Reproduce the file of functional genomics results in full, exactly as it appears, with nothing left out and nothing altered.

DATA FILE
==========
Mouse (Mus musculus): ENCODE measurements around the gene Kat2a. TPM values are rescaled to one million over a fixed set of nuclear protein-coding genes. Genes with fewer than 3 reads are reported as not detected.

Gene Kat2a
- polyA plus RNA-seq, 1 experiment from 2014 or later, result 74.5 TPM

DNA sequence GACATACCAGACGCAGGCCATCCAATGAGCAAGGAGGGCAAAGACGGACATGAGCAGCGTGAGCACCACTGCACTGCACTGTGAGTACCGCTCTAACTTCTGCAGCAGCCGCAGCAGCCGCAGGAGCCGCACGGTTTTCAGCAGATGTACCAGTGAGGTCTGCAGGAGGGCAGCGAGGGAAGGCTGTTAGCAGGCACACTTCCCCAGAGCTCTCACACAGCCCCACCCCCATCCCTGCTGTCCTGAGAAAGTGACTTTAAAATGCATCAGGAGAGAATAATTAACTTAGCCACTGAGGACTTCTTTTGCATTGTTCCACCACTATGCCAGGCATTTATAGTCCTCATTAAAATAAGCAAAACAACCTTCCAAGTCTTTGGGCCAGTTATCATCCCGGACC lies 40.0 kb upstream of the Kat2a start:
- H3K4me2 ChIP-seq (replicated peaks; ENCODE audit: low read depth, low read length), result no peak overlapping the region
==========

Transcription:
Mouse (Mus musculus): ENCODE measurements around the gene Kat2a. TPM values are rescaled to one million over a fixed set of nuclear protein-coding genes. Genes with fewer than 3 reads are reported as not detected.

Gene Kat2a
- polyA plus RNA-seq, 1 experiment from 2014 or later, result 74.5 TPM

DNA sequence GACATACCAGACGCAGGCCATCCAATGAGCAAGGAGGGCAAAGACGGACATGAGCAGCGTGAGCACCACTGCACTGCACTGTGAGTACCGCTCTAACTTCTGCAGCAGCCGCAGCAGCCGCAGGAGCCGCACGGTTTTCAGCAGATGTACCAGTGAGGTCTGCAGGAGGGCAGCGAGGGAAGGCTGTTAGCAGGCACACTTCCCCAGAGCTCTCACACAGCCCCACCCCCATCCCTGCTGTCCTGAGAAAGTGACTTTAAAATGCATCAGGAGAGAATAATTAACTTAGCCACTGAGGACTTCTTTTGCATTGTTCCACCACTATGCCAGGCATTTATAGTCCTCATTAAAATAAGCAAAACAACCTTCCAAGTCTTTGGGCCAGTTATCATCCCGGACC lies 40.0 kb upstream of the Kat2a start:
- H3K4me2 ChIP-seq (replicated peaks; ENCODE audit: low read depth, low read length), result no peak overlapping the region